Tears alone cannot wash away Syria’s wounds
To our brothers and sisters in Aleppo, words are insufficient to express my feelings but they are all I have to offer. If I had the power to save you, I would have used it in a heartbeat.
Yes, we are moved by the terrible suffering cruelly inflicted on the civilians in eastern Aleppo. Yes, we were wracked with anger knowing that dozens of unaccompanied children were holed up fearing regime bombs would soon snuff out their young lives. But we are mere helpless witnesses watching the most bloodthirsty reality show playing out on our screens.
Yes, the dimming of the Eiffel Tower was a sympathetic gesture. We say we felt their pain but comfortable in our armchairs, remote at hand or engaging in academic exchanges on social media, we are fooling ourselves, merely salvaging our conscience.
No one, who has not stood in the shoes of someone whose loved ones have been gassed or buried under rubble or blown up, can truly empathize with the victims of this manmade tragedy trapped between a savage regime and militias whose hands are far from clean.
And, yes, the misnamed international community, with the exception of self-interested states, wrung their hands and issued warnings of retribution against the criminals which today celebrate “victory” in the knowledge that as long as Western powers shirk their duty to launch a humanitarian military intervention and Russia continues to use its United Nations Security Council (UNSC) Veto, they can continue the slaughter with impunity.
United States Secretary of State John Kerry’s endless peace initiatives have become a laughing stock; the UNSC’s serial emergency meetings and useless votes on resolutions with no chance of passing, even more so. Will President-elect Donald Trump retrieve America’s leadership role, despite his admiration for Russian President Vladimir Putin? Who knows!
It is proven now. Our world has learned nothing from the horrors of World War II, Vietnam or Grozny. The UN is just a powerless talking shop; its Secretary General Ban Ki-moon can rant and rave, until kingdom come but he is shackled in the same way that UN aid agencies are. International laws are sham. The International Criminal Court is a failed enterprise.
“Never again” has been rendered nothing more than an empty slogan. Where is the substance to those values and principles which the West has been stuffing down our throats for decades? Was it values that drove the British Parliament to vote down the use of air power in retaliation for Bashar Al Assad’s chemical attacks? Was it values that drove President Barack Obama to erase his red lines or fear of public opinion? It is enough to make states that believe they are secure under Western protection, think twice. If, God forbid, we were ever in the same situation as the Syrian people, would we be thrown to the wolves while being handed scraps of hope now and again.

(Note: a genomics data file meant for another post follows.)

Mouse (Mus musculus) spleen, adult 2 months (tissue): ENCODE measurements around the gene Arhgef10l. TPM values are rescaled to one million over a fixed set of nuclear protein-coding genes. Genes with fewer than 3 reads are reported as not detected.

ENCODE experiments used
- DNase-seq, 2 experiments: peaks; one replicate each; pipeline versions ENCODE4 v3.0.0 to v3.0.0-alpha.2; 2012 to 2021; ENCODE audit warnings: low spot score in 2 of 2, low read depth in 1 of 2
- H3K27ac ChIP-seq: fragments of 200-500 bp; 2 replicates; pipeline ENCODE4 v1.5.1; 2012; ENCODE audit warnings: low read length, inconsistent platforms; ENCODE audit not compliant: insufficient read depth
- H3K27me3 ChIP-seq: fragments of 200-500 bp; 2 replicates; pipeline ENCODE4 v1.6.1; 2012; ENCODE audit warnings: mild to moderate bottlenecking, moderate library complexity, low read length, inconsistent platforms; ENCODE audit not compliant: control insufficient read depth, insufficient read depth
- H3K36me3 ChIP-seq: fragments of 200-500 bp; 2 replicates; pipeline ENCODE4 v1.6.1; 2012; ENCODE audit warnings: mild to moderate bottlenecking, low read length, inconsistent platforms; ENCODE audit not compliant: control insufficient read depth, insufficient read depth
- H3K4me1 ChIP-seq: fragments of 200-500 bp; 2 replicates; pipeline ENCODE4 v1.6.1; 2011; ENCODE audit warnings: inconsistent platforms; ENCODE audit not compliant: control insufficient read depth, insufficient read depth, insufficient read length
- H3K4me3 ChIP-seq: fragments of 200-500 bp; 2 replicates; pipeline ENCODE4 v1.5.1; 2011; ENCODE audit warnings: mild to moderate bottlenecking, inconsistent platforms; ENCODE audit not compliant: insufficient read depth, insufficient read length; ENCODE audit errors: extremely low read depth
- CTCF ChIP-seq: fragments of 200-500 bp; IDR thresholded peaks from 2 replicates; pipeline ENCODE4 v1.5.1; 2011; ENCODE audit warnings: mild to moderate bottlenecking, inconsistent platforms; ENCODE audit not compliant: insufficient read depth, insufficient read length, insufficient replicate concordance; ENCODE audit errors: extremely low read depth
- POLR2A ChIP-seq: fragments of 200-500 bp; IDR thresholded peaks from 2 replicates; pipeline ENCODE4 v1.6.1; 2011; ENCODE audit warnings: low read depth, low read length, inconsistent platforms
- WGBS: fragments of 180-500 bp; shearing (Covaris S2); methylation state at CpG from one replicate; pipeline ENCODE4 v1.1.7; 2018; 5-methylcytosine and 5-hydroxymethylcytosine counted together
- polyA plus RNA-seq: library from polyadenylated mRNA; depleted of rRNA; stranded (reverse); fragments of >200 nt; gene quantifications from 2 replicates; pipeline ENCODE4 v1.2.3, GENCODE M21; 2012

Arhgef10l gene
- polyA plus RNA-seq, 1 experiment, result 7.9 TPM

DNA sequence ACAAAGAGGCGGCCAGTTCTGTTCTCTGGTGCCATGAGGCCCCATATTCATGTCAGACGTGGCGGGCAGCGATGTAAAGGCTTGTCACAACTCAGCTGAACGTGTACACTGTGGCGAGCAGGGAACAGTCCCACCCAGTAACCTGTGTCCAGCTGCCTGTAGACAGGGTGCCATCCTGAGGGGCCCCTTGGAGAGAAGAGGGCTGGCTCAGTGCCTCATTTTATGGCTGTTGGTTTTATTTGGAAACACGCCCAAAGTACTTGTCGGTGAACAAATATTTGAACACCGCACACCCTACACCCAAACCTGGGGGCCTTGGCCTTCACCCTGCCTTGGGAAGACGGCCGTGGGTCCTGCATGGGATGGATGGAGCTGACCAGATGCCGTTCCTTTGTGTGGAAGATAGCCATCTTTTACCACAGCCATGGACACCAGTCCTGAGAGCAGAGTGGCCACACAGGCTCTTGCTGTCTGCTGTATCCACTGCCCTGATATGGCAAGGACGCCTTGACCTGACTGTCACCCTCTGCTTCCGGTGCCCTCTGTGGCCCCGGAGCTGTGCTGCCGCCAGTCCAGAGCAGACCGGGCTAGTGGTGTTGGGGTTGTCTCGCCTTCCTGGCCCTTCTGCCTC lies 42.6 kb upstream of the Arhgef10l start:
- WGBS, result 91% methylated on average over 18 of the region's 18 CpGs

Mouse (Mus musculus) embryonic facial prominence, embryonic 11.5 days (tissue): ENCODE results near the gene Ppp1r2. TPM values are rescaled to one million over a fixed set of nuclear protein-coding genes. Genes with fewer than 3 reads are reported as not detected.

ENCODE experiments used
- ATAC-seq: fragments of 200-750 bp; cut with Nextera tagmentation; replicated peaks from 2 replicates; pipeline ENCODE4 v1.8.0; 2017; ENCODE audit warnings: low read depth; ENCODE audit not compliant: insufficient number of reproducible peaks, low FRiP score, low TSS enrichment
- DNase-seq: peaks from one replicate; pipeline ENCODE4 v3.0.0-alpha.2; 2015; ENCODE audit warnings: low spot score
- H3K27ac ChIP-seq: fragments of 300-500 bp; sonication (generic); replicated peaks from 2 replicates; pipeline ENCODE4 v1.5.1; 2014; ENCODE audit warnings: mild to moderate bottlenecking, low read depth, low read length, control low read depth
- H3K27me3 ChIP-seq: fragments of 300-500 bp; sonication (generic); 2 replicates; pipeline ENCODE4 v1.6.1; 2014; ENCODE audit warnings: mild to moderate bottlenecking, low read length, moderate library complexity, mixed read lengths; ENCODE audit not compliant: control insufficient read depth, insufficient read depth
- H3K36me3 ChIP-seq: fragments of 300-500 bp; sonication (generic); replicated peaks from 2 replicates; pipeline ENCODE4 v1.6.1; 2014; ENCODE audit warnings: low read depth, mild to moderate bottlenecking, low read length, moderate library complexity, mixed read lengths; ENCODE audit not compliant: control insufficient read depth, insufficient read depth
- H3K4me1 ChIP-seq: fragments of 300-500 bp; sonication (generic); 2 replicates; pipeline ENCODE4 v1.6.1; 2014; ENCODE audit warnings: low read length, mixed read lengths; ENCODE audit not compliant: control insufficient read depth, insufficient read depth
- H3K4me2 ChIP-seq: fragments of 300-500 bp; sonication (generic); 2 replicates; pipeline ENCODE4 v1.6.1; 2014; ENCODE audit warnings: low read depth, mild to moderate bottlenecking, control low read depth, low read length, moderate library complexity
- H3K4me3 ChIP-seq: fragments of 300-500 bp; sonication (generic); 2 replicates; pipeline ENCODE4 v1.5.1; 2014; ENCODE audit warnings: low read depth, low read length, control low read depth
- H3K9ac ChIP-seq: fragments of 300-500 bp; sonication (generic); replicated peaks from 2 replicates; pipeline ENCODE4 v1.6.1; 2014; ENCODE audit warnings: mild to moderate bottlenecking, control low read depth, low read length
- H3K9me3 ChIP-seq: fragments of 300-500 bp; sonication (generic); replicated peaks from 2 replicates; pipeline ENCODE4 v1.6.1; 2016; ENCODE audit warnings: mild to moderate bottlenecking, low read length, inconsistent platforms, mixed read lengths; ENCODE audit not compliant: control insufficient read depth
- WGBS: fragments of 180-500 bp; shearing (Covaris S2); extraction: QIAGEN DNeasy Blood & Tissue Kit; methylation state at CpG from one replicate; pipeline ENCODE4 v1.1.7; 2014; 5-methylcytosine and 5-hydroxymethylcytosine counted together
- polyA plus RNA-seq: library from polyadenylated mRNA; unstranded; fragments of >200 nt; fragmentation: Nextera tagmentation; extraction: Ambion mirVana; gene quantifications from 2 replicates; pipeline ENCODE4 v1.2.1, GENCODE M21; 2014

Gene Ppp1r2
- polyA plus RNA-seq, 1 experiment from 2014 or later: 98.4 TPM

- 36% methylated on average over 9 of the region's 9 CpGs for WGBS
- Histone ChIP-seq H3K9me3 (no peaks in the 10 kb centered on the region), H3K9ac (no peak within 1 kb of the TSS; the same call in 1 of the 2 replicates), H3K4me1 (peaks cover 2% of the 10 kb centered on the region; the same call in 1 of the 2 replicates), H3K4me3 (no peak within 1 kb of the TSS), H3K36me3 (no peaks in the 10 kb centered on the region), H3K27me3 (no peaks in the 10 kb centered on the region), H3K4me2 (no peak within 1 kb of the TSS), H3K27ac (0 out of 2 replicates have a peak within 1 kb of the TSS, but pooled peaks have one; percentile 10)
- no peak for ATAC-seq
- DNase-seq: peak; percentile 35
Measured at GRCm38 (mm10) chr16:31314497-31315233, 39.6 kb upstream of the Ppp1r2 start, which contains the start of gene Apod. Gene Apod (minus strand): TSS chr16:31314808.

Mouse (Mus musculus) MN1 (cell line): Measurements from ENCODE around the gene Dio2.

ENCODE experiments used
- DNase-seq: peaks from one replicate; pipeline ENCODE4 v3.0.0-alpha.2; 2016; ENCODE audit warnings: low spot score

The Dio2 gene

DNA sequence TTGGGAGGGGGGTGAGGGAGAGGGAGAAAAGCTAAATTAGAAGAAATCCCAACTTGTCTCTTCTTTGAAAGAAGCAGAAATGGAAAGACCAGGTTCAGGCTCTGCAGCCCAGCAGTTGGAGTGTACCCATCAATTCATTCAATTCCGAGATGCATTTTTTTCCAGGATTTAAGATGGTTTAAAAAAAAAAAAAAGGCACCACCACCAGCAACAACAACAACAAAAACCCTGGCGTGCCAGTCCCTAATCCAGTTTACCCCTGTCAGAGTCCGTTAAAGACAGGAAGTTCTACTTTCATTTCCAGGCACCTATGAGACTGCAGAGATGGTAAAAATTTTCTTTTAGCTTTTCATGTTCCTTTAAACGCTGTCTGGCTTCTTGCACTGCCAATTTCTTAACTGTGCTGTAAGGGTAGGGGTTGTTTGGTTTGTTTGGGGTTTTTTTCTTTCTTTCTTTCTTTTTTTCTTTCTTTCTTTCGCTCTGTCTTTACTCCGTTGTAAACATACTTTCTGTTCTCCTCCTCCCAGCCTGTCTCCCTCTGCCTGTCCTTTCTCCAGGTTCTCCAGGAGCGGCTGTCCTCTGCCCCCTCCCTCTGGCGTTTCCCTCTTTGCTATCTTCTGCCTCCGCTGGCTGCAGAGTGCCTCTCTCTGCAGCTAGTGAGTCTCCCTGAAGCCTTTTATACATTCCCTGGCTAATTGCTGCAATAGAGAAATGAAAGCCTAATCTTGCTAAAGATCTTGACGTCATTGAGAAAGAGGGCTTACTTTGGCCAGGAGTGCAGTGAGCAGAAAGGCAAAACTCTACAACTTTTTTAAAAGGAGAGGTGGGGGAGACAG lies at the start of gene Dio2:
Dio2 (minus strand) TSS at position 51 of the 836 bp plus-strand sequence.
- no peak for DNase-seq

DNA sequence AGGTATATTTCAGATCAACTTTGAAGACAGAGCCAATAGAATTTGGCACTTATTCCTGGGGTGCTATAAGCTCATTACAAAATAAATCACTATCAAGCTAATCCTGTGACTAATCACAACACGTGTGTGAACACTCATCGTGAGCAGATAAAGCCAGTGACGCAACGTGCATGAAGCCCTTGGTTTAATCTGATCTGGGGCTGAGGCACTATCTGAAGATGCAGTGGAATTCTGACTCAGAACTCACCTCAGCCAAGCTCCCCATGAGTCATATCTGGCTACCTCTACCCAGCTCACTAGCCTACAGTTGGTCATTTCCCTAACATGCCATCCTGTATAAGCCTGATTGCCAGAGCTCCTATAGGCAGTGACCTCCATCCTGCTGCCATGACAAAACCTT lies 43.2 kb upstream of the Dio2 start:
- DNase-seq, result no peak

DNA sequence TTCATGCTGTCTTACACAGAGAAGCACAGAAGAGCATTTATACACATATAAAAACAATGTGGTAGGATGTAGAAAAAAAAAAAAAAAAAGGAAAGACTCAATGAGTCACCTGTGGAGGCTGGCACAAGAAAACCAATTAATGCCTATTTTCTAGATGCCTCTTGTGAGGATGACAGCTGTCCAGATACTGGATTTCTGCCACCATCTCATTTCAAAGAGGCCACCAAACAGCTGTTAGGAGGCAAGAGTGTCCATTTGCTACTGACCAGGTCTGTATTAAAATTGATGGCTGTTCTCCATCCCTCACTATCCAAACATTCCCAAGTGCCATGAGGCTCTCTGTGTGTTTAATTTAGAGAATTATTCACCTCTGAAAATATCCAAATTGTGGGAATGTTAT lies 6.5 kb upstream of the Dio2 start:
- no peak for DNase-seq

Eastern Aleppo is a burnt-out shell of the vibrant ancient city it once was. Those dancing for joy are celebrating amid ruins on tens of thousands of dead bodies. If this is victory what must defeat look like? Who will care for those who have lost homes and all their possessions? Who will pay for the city’s reconstruction, the rebuilding of dwellings, hospitals, schools, markets, roads? Who can erase the terrible images of death and destruction from the minds of children or give teenagers back their stolen carefree youth?
If Assad imagines that once he succeeds in clawing back remaining areas under rebel or terrorist control, it will one day be business as usual, he is dreaming. With the help of Russia, Iran, Hezbollah and Iraqi Shiite militias, he has won the battle for Aleppo, but he is very far from winning the war. The millions who have lost family members, limbs, homes and jobs and the millions more imprisoned, tortured, displaced or forced to become unwanted refugees will never forgive him or accept him as their president.
Russia has its own problems and given the financial burden it can ill-afford to shoulder, it is only a matter of time before Putin tells Assad to go his own way. Moreover, the opposition has sacrificed far too much to surrender. The fight will continue for years, if not decades, as long as freedom from oppression remains elusive, and at great detriment to the civilian population.
When a political solution is farther away than ever due to Assad’s intransigence and the inescapable fact that the opposition has lost most of its bargaining chips, the only available solution to bringing a halt to the bloodshed is a decisive military campaign with the twin objectives of bringing down the regime and sending the foreign fighters packing.
Only then can Syria’s future be considered. I am against the voices calling for the country to be split up into sectarian enclaves, each vying for territory and natural resources. Just look how that is working in Iraq, albeit in a de facto fashion! Besides polls of the Syrian people, with the exception of Kurds, show that the vast majority want their country to be kept intact.
Semi-autonomous regions answering to a democratically-elected federal government is one option but the better one would be for Syrians to engage in a process of forgiveness and reconciliation once Assad has been evicted from the palace and the guns go silent.
This cannot happen overnight; it will take a long time. But time heals as Vietnamese, South Africans and the peoples who were once citizens of Yugoslavia know only too well. For thousands of years, Syrians of all faiths lived together peacefully and can do so again once left alone to mend their scars.
• Khalaf Ahmad Al Habtoor is a UAE businessman.
Disclaimer: Views expressed by writers in this section are their own and do not necessarily reflect Arab News' point-of-view